Fresh off the airplane, in Belize City, I did my best to shrug off what I was leaving behind, a world still recovering from the financial crisis of 2008 and the ongoing strife in the Middle East. Hopeful young people had elected Barack Obama to the White House. But unemployment was rampant and gas prices were running close to four dollars a gallon.
I made my way to San Ignacio, a small town near the Guatemalan border. On a map, it looked close to the village of San Mateo, the village where Don Rodrigo made his home, and I was determined to get there. After settling in at a local hotel, I found a taxi stand with a driver who knew where I wanted to go. “Si, Sen᷉orita. Everyone knows Don Rodrigo. I can take you to him for ten dollars American.” Grateful that the driver seemed to know the way to the farm, I agreed. Only later did I laugh at myself, as I came to realize how much I overpaid.
Driving the backroads, the village of San Mateo would have been easy to miss. There was only a small grocery with one gas pump, a few small houses and a roadside stand where two women sold vegetables and handmade crafts. The driver turned off at the end of the dirt road and for the hundredth time, I questioned myself, wondering if what I hoped to do made any sense. My heart fluttered as a traditional Mayan house with a roof of thatched palm came into view. It was nestled between vegetable gardens on one side and a small barn on the other.
An old man sat on the small front porch, dressed in a faded shirt and well-patched pants. As he stood and waved to the driver, he couldn’t have appeared more modest.
I waved. “Buenos dias. Sen᷉or Montoya?”
He eyed me quizzically as I emerged from the taxi. “Buenos dias, Sen᷉orita? How can I help you? Are you ill?”
“No, I wanted to meet you,” I said.
“Visitors are always welcome, and I am not busy today.”
The driver called out, “Sen᷉orita, do you want me to wait for you?” When I nodded, he turned off the engine, pulling his hat down over his eyes for a siesta.
Don Rodrigo beckoned, telling me he liked speaking with Americans. “Come in. I will make us some tea.” Near the door was a wood-fired adobe stove. Metal pans hung from pegs on the wall. He led me to a small wooden table and offered a chair. And I spent a pleasant hour, sipping hibiscus tea and learning about how he came to Belize as a young man.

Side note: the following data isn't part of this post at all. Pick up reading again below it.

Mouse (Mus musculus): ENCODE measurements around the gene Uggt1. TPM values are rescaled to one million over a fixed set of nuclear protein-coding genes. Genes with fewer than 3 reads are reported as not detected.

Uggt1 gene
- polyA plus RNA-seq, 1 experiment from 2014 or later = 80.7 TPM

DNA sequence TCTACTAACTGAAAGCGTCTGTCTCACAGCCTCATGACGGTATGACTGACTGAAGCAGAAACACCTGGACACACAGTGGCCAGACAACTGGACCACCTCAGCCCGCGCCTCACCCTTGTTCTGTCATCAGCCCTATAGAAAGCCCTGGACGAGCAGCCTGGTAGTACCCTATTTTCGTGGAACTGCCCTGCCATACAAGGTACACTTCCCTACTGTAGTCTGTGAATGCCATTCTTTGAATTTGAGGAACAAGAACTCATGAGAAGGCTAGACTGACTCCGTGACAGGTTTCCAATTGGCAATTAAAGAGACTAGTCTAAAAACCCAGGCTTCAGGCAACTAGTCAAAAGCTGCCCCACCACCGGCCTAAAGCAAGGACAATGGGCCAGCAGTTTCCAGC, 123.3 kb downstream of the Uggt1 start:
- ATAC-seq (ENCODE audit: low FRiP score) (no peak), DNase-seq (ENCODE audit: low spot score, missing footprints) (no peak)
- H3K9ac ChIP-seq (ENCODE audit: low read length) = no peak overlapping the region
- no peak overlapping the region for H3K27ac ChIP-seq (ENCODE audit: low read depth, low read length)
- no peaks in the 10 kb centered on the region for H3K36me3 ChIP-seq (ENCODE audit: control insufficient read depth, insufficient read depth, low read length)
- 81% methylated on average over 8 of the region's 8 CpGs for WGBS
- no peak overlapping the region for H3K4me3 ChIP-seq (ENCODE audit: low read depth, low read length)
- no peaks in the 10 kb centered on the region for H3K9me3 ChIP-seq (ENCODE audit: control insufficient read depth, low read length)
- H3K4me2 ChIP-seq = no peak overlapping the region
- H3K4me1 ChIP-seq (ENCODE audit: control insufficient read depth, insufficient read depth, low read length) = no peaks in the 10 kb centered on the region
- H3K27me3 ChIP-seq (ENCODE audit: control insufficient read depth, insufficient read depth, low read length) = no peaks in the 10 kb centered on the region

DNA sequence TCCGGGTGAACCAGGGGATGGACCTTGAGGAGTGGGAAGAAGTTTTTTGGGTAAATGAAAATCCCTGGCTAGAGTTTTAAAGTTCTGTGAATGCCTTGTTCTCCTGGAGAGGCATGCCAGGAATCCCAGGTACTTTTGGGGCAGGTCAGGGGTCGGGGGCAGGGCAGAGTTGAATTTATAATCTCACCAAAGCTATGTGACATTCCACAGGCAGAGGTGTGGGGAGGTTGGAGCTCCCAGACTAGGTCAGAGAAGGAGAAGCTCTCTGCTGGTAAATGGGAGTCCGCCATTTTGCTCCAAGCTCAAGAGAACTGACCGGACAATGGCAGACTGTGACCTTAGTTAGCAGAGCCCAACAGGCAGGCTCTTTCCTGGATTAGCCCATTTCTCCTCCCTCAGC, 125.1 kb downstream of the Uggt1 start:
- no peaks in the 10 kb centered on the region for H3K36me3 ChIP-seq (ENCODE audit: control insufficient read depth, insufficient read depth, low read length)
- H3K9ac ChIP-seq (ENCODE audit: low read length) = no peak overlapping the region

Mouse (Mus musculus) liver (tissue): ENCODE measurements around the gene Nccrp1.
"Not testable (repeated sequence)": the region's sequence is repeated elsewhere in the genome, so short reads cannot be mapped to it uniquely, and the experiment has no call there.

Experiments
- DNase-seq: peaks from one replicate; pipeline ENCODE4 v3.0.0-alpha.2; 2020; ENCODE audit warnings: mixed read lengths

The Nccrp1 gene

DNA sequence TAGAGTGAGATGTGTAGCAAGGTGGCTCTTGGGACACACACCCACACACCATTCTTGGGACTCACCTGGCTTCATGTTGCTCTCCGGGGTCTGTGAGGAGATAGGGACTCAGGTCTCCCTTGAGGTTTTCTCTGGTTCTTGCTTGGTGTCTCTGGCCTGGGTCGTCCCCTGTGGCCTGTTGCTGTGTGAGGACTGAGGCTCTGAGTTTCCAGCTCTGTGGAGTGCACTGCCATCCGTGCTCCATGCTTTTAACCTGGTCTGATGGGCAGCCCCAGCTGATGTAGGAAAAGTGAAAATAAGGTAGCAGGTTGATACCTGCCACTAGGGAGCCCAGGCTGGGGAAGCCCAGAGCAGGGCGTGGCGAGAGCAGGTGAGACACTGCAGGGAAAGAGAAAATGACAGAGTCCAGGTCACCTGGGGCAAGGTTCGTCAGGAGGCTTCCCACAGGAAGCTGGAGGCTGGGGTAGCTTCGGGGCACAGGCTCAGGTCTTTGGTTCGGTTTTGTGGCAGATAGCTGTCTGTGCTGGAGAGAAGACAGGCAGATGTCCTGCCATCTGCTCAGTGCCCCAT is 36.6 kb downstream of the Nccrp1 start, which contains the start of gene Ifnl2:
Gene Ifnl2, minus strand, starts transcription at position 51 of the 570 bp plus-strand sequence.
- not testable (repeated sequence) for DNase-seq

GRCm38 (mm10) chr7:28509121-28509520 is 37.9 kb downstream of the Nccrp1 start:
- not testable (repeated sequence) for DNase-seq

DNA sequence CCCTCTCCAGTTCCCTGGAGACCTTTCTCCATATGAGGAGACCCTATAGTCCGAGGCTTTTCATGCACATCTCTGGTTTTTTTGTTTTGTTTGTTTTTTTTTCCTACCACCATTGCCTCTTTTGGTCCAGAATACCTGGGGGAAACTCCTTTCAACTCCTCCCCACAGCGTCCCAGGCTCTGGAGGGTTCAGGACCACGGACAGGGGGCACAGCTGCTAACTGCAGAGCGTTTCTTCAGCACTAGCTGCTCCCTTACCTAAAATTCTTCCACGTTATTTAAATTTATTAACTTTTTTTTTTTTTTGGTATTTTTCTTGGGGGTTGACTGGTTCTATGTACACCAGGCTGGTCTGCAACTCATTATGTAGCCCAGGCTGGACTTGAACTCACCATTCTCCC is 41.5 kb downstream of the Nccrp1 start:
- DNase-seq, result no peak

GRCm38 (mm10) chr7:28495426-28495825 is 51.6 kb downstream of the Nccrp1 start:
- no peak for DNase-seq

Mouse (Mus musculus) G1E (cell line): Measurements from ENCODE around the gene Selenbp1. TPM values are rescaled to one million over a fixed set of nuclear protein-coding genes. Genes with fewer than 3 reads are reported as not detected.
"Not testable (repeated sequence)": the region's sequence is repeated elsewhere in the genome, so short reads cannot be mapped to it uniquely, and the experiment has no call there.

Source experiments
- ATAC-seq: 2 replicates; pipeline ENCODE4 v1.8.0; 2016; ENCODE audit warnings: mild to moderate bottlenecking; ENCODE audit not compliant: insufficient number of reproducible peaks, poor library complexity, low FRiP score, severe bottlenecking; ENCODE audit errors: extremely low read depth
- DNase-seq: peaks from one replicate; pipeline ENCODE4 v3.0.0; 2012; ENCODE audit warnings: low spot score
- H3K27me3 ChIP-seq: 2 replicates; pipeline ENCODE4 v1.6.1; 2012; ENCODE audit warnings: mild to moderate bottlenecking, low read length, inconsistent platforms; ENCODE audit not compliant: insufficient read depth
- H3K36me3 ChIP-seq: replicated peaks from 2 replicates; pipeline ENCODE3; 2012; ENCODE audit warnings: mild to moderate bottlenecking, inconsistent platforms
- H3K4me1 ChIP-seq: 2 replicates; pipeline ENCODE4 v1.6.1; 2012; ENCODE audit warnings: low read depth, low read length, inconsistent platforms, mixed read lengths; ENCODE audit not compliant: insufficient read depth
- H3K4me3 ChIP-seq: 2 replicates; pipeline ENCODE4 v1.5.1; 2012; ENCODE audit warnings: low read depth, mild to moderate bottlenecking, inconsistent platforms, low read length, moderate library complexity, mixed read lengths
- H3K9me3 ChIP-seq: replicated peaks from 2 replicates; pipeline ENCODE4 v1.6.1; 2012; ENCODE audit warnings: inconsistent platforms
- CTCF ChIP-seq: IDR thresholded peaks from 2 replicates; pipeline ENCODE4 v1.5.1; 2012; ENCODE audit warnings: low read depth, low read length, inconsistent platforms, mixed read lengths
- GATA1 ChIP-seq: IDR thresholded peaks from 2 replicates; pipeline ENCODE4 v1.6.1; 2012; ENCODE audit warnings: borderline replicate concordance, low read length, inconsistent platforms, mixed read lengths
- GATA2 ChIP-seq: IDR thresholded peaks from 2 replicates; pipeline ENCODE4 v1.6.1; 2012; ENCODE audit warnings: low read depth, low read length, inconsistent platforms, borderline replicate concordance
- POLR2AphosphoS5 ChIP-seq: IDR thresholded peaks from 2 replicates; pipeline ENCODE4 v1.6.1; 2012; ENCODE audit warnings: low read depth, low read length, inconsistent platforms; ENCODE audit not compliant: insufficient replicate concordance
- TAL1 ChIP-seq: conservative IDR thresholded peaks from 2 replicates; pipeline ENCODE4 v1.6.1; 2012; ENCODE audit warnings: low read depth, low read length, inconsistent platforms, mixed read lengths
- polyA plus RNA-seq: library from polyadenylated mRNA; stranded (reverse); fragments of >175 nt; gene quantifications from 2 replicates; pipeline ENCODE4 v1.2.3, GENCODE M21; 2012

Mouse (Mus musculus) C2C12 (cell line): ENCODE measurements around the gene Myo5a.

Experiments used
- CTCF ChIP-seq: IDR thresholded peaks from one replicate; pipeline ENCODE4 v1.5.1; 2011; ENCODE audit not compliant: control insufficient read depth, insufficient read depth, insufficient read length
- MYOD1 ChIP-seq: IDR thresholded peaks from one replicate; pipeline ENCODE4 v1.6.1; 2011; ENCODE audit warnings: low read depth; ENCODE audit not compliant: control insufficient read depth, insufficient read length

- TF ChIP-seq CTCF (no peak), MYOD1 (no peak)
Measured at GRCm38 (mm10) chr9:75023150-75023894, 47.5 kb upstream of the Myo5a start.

When he asked where I was staying, I told him of the small hotel in San Ignacio. He clucked his tongue. “By yourself?” he asked. “Se᷉norita, be careful. Sometimes, I hear about people selling the drugs there.”
After that first social call, I visited two or three times a week, making a pest of myself, turning up uninvited. Those early months, I couldn’t even be sure he knew my name. More than once, he’d ask, “But why are you here, Sen᷉orita? What do you want of me?” I would tell him then of my desire to study with him. But my words seemed to fall on deaf ears. Other times he would wave me away like a pesky fly. “I have no time for you today. I must go to the forest and go quickly. You will slow me down.”
It took weeks before the elderly herbalist would tolerate my presence, but I wasn’t willing to give up. Often, I tried to tell him that my work would not only help him, but it would have value for others. “There are many who believe in your natural healing ways and want to learn more about them,” I said.
Finally, after a hot day spent together watering his crops, he turned with a sigh, asking, “What is it you wish to know?”
I almost cried. “If you will let me learn from you, I will work hard and record all I can.”
“To make sure your work will not be lost.”